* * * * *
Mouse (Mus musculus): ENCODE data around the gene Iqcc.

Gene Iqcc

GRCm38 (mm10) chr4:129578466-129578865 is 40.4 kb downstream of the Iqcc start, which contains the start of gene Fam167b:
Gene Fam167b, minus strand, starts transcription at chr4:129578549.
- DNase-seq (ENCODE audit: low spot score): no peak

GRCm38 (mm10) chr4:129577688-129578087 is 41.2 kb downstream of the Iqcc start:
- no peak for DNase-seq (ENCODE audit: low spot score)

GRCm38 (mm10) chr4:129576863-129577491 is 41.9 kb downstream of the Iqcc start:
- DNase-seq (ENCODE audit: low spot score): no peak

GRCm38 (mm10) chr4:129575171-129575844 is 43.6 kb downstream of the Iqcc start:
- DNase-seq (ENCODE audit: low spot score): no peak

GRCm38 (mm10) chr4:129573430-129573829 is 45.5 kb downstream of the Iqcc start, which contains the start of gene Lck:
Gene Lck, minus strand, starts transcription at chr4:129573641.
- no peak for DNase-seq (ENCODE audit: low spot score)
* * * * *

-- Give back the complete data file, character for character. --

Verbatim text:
Mouse (Mus musculus): ENCODE data around the gene Iqcc.

Gene Iqcc

GRCm38 (mm10) chr4:129578466-129578865 is 40.4 kb downstream of the Iqcc start, which contains the start of gene Fam167b:
Gene Fam167b, minus strand, starts transcription at chr4:129578549.
- DNase-seq (ENCODE audit: low spot score): no peak

GRCm38 (mm10) chr4:129577688-129578087 is 41.2 kb downstream of the Iqcc start:
- no peak for DNase-seq (ENCODE audit: low spot score)

GRCm38 (mm10) chr4:129576863-129577491 is 41.9 kb downstream of the Iqcc start:
- DNase-seq (ENCODE audit: low spot score): no peak

GRCm38 (mm10) chr4:129575171-129575844 is 43.6 kb downstream of the Iqcc start:
- DNase-seq (ENCODE audit: low spot score): no peak

GRCm38 (mm10) chr4:129573430-129573829 is 45.5 kb downstream of the Iqcc start, which contains the start of gene Lck:
Gene Lck, minus strand, starts transcription at chr4:129573641.
- no peak for DNase-seq (ENCODE audit: low spot score)